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Enoxaparin (Systemic)


VA CLASSIFICATION
Primary: BL111

Commonly used brand name(s): Lovenox; Lovenox HP.

Note: For a listing of dosage forms and brand names by country availability, see Dosage Forms section(s).



Category:


Antithrombotic—
Note: Enoxaparin is one of a group of substances known as low molecular weight heparins (LMWHs).



Indications

Note: Bracketed information in the Indications section refers to uses that are not included in U.S. product labeling.

General considerations
The use of low molecular weight heparins (LMWHs) has several advantages compared to heparin. Improved bioavailability at low doses when administered subcutaneously, a longer plasma half-life, and a more predictable anticoagulant response allow for simpler dosing without laboratory monitoring {47} {48}. Studies in animals show that with doses of equivalent antithrombotic effect, LMWHs produce less bleeding than standard heparin {47} {48}. The clinical importance of this observation is uncertain, but may allow the use of higher anticoagulant doses of LMWHs, thereby improving efficacy without compromising safety {47} {48}. The potential advantage of reduced bleeding has been demonstrated in studies in patients receiving high doses for the treatment of venous thrombosis {47} {48} {49} {50}. However, in studies using prophylactic doses, no difference in bleeding has been demonstrated {47} {48} {51} {52}. This contrasting effect may be due to inappropriate dosage regimens in early studies, and the difficulty of measuring hemorrhagic tendencies in humans {53}. LMWHs are associated with a lower incidence of heparin-induced thrombocytopenia, possibly due to reduced effects on platelet function and binding {47} {48} {54}. These advantages must be weighed against the higher cost of the LMWHs, although the simpler dosing regimens used with LMWHs may allow home treatment in selected patients, thereby reducing overall costs and improving patient satisfaction {47} {55} {56} {57}.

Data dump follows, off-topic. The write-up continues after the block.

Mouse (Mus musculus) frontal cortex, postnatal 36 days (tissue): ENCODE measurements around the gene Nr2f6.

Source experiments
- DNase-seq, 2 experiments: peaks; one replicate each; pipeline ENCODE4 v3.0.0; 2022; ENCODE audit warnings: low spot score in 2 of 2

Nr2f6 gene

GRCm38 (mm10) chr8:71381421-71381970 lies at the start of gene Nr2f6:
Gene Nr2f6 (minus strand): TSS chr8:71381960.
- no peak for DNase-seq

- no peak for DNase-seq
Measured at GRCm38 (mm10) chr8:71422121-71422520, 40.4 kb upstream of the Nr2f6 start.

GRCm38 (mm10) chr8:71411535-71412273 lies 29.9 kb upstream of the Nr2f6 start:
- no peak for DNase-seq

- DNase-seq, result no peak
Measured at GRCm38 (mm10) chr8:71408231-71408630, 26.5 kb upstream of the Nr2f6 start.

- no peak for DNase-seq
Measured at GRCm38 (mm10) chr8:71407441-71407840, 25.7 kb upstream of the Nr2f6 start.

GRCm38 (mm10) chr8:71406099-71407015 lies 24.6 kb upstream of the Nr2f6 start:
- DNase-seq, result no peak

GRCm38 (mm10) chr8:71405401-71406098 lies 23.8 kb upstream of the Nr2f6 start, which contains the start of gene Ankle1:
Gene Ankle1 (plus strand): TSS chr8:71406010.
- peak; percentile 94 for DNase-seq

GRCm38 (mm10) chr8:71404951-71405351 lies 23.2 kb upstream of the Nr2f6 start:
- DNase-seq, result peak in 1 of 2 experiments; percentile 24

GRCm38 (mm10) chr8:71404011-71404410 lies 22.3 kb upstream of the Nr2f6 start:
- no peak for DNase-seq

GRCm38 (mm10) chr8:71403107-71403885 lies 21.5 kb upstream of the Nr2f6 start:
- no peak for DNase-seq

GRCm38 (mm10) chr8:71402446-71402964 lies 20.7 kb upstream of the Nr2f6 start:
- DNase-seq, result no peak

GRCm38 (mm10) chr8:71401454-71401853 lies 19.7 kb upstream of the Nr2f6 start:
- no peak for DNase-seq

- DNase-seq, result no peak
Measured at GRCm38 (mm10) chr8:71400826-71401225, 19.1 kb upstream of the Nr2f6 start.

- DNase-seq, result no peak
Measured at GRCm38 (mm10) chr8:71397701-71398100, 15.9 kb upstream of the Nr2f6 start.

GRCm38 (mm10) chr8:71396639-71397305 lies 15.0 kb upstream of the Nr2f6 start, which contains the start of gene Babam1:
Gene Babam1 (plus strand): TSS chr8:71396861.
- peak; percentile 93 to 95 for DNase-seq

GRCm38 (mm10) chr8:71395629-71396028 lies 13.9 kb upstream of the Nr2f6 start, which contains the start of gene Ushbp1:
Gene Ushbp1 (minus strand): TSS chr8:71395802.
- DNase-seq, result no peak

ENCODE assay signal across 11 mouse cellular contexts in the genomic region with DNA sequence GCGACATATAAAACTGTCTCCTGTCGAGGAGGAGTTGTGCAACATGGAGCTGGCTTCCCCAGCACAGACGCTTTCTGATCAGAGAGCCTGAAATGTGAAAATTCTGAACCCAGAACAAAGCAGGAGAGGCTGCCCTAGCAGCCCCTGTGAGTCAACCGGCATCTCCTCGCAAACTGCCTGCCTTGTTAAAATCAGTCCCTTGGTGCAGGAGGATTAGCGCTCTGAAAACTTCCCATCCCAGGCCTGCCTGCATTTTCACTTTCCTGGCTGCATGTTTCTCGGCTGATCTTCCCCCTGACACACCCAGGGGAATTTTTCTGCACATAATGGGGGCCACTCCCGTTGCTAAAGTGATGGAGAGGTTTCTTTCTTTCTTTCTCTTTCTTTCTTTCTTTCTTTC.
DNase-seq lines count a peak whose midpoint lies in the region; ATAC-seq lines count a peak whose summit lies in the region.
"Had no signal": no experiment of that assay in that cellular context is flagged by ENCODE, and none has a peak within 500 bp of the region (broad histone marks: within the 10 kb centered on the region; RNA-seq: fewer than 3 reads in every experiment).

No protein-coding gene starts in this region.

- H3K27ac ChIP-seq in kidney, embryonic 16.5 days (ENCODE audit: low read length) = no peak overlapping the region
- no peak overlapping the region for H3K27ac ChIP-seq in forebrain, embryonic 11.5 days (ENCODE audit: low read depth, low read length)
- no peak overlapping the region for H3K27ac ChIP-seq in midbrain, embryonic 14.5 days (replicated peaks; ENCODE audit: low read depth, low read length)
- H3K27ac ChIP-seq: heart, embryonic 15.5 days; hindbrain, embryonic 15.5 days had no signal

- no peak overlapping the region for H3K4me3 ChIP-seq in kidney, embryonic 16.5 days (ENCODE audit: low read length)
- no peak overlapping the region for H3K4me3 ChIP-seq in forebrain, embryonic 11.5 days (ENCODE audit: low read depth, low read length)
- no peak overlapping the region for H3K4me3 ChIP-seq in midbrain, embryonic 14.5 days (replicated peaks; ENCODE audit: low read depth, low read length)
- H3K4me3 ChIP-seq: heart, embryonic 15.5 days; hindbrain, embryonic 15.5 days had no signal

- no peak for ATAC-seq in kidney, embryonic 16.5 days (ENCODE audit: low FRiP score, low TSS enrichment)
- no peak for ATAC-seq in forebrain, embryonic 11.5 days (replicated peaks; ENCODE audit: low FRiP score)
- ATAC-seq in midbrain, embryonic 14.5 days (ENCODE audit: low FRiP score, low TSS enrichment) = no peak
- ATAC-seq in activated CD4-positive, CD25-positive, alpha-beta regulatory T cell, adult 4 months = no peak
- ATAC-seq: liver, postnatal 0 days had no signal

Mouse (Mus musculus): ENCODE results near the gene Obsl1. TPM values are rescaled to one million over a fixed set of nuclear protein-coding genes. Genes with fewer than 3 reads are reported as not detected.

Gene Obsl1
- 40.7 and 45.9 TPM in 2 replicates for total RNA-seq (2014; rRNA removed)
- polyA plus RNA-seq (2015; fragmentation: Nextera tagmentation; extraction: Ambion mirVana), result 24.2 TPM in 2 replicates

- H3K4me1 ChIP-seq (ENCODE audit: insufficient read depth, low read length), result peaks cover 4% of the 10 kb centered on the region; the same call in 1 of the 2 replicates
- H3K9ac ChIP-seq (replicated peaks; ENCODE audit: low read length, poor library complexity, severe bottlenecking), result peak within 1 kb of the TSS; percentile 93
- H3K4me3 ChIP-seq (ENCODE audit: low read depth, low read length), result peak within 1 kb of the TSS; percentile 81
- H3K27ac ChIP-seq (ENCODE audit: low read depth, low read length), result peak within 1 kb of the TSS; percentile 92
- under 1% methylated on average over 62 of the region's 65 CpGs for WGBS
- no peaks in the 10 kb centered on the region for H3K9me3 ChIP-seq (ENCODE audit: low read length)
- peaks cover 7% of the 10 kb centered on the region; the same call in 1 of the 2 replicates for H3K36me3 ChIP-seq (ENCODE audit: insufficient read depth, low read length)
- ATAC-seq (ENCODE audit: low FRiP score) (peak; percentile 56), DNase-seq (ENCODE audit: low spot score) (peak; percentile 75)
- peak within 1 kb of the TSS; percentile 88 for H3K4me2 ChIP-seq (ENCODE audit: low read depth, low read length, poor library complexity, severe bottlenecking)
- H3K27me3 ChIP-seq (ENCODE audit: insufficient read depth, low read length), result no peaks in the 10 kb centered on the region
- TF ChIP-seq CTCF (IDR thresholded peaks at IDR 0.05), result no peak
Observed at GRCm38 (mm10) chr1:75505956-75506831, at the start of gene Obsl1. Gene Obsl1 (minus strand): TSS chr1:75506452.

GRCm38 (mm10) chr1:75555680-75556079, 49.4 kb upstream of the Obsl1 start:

Accepted

Thromboembolism, pulmonary (prophylaxis); and
Thrombosis, deep venous (prophylaxis)—Enoxaparin is indicated to prevent deep venous thrombosis (DVT) and to reduce the risk of pulmonary embolism following hip or knee replacement surgery {01} {02} {05} {12} {18} {19} {22} {24}. In addition, following hip replacement surgery, enoxaparin is indicated for extended prophylaxis following hospitalization {01} .1
—Enoxaparin is also indicated to prevent DVT and reduce the risk of pulmonary embolism in patients undergoing abdominal surgery who are at increased risk of thromboembolic complications. Patients at risk include patients who are over 40 years of age, obese, undergoing surgery under general anesthesia lasting longer than 30 minutes, or patients who have additional risk factors such as malignancy or a history of DVT or pulmonary embolism. {01} {02}
—Enoxaparin is indicated to prevent DVT in patients who are at risk for thromboembolic complications due to severely restricted mobility during acute illness.{61}{62}
—[Enoxaparin has been shown to be as effective as unfractionated heparin in preventing deep venous thrombosis and is indicated following general surgical procedures, including gynecological, urological and colorectal surgery, that leave the patient immobilized {02} {06} {27} {36} {37} {38} {39} {40} {41} {42} {43} {46} . ]